huà (painting/to draw) also contains the 田 tián radical. It has evolved from the ancient image of a hand holding a writing brush聿 . In the traditional version of the character, 畫 huà, the 田 tián radical may have represented the idea of drawing boundary lines between fields.

Chinese character for 'drawing'
What used to look like a brush held by a hand, has turned into the character 画 huà (to paint, to draw).

Not all characters containing the 田 tián radical are related to fields, though. 电 diàn (electricity), for example, might look like a power line across a field, but in reality goes back to the pictograph of a lightning bolt in a rain cloud.

Chinese character for 'electricity'
Rain and lightning make up the radical for electricity: 电 diàn.

Similarly, 思 (to think) seems to point at a meaning related to a heart (心 xīn) and a field, while in reality the 田 tián (field) radical in the character 思 is a simplified version of a character associated with the head: 囟 xìn.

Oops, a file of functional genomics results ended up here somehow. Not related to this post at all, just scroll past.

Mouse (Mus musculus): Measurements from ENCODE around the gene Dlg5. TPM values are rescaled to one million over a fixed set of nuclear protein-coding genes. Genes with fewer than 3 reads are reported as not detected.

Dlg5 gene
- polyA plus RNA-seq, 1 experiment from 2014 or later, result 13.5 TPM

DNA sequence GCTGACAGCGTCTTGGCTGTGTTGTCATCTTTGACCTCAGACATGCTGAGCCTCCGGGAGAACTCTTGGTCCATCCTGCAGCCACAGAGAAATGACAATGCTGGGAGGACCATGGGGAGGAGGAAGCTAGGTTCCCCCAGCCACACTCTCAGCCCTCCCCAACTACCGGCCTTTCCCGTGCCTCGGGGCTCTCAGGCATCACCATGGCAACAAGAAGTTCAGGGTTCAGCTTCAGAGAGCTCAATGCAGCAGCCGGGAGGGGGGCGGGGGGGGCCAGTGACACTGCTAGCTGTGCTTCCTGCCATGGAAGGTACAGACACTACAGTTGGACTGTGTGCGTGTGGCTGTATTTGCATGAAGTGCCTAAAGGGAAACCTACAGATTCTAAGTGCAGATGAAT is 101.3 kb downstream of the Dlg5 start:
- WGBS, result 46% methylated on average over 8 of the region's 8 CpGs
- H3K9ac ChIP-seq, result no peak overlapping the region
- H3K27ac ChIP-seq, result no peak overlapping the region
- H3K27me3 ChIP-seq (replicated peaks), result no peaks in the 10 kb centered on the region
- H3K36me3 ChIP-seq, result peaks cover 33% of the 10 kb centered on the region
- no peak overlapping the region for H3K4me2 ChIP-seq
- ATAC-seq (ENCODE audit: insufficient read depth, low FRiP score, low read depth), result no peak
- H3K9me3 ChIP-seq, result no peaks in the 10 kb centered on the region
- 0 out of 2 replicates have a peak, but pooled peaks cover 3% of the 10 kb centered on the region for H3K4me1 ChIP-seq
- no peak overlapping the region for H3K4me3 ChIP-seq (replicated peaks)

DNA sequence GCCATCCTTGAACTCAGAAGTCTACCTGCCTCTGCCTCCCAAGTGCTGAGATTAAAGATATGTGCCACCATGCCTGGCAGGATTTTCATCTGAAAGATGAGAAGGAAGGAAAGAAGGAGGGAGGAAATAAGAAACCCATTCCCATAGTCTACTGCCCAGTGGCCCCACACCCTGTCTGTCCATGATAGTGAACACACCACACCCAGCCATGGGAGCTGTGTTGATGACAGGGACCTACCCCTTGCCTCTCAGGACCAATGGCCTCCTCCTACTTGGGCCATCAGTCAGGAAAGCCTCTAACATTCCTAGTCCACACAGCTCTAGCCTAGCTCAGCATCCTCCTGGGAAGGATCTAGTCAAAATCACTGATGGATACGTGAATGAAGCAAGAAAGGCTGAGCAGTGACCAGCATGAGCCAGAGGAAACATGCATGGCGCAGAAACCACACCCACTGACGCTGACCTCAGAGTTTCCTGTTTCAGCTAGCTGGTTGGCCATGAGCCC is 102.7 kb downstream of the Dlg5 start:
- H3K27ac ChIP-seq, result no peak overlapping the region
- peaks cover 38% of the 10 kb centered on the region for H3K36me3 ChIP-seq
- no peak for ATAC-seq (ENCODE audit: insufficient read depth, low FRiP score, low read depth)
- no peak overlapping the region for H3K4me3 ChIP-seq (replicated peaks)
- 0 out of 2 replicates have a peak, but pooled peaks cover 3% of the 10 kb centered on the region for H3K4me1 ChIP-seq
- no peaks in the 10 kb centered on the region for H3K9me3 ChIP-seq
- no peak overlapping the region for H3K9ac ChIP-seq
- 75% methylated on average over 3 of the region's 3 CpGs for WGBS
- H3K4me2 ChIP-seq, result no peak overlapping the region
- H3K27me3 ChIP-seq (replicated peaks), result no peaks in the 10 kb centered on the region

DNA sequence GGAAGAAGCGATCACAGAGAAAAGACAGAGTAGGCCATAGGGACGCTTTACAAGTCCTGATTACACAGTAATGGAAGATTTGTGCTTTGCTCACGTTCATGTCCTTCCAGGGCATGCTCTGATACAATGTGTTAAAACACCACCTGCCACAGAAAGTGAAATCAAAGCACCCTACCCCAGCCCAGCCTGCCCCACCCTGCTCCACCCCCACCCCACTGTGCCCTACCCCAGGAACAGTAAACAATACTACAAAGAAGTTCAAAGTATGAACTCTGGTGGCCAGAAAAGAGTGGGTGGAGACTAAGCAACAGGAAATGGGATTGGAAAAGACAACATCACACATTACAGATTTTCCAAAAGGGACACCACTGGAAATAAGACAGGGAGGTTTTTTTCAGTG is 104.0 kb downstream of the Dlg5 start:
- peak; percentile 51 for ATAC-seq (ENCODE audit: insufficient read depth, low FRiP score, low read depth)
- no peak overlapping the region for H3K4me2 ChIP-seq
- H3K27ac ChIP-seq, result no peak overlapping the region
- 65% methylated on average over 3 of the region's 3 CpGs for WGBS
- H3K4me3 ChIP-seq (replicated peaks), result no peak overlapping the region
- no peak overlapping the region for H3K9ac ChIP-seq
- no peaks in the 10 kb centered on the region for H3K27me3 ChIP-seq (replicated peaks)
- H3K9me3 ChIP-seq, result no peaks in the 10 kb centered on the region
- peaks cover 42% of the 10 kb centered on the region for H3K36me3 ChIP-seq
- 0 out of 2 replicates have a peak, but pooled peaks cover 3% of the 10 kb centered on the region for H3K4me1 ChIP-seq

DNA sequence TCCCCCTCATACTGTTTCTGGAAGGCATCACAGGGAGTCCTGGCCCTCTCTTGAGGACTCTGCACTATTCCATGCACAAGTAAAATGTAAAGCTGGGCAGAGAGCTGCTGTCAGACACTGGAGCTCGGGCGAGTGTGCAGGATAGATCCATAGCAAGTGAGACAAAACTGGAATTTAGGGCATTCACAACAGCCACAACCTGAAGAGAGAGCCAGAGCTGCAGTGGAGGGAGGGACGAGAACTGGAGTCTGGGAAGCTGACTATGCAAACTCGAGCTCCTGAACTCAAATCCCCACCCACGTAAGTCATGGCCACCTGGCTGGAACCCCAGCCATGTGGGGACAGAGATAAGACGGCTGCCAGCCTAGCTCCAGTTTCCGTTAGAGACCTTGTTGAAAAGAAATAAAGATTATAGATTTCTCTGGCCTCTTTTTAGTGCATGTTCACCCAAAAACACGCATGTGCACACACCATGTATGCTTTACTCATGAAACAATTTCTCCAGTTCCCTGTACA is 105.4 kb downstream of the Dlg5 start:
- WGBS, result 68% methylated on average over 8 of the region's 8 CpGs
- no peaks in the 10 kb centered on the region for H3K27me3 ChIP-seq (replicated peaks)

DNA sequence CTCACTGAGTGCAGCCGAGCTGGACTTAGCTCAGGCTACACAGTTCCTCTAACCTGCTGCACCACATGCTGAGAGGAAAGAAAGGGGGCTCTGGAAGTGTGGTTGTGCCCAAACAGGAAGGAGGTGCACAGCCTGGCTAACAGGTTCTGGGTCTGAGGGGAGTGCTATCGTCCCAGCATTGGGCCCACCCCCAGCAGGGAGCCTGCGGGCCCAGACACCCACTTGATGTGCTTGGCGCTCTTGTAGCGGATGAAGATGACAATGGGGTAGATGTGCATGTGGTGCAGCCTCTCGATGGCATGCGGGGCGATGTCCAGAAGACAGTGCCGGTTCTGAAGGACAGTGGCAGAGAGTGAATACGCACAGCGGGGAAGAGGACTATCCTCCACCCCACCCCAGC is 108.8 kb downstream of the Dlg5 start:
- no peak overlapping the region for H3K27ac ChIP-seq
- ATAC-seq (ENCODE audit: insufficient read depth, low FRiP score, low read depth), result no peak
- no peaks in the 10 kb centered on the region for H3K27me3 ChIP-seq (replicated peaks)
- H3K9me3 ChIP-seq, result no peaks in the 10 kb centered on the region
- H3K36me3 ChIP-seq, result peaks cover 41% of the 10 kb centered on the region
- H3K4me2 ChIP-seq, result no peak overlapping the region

The Rice Radical 米

The radical for one of China’s favourite foods, rice, 米 (米字旁 mǐ zì pang), resembles the simplified image of grains of rice separated into compartments.

Chinese character for 'rice'
: the radical for “rice“ features stylized grains of rice.

The rice radical often occurs in characters related to food made from rice or grain. A classic example is 米粉 mǐ fěn (rice-flour, rice-flour noodles) with 粉fěn (powder) also containing the 米 mǐ radical, reflecting what the powder is made of.

玉米 yù mǐ, literally “jade-like rice“ is the name for corn or maize. Originally called fan-mé, “wheat of the Western barbarians“, maize is believed to have entered China sometime in the 14th century when the term 玉米 yù mǐ was first used in a poem.

The Bamboo Radical 竹

Similar to the 艹 cǎo (grass) radical, the 竹 zhú (bamboo) radical is the image of two stalks of the bamboo plant.

Chinese character for 'bamboo'